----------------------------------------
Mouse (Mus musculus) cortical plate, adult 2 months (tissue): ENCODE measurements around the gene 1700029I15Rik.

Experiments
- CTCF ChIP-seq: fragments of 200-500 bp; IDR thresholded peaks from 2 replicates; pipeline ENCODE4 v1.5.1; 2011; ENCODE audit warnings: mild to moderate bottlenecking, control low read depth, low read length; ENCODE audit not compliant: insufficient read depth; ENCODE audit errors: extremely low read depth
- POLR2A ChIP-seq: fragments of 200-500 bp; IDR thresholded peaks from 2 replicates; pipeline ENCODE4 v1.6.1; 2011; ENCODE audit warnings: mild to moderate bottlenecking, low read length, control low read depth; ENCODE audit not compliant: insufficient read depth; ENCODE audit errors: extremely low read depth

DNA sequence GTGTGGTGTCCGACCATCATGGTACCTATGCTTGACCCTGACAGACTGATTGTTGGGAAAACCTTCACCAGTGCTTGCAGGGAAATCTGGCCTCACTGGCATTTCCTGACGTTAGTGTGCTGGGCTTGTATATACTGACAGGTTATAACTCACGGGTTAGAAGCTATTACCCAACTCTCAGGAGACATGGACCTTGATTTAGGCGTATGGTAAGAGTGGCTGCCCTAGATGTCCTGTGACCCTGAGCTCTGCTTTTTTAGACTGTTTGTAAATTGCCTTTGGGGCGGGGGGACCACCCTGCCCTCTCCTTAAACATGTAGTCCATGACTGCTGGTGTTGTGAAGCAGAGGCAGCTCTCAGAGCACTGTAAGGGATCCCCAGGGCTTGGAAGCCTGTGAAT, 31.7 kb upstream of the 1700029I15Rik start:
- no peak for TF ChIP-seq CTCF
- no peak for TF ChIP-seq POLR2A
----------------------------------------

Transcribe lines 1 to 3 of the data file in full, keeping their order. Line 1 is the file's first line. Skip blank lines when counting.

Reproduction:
Mouse (Mus musculus) cortical plate, adult 2 months (tissue): ENCODE measurements around the gene 1700029I15Rik.

Experiments
- CTCF ChIP-seq: fragments of 200-500 bp; IDR thresholded peaks from 2 replicates; pipeline ENCODE4 v1.5.1; 2011; ENCODE audit warnings: mild to moderate bottlenecking, control low read depth, low read length; ENCODE audit not compliant: insufficient read depth; ENCODE audit errors: extremely low read depth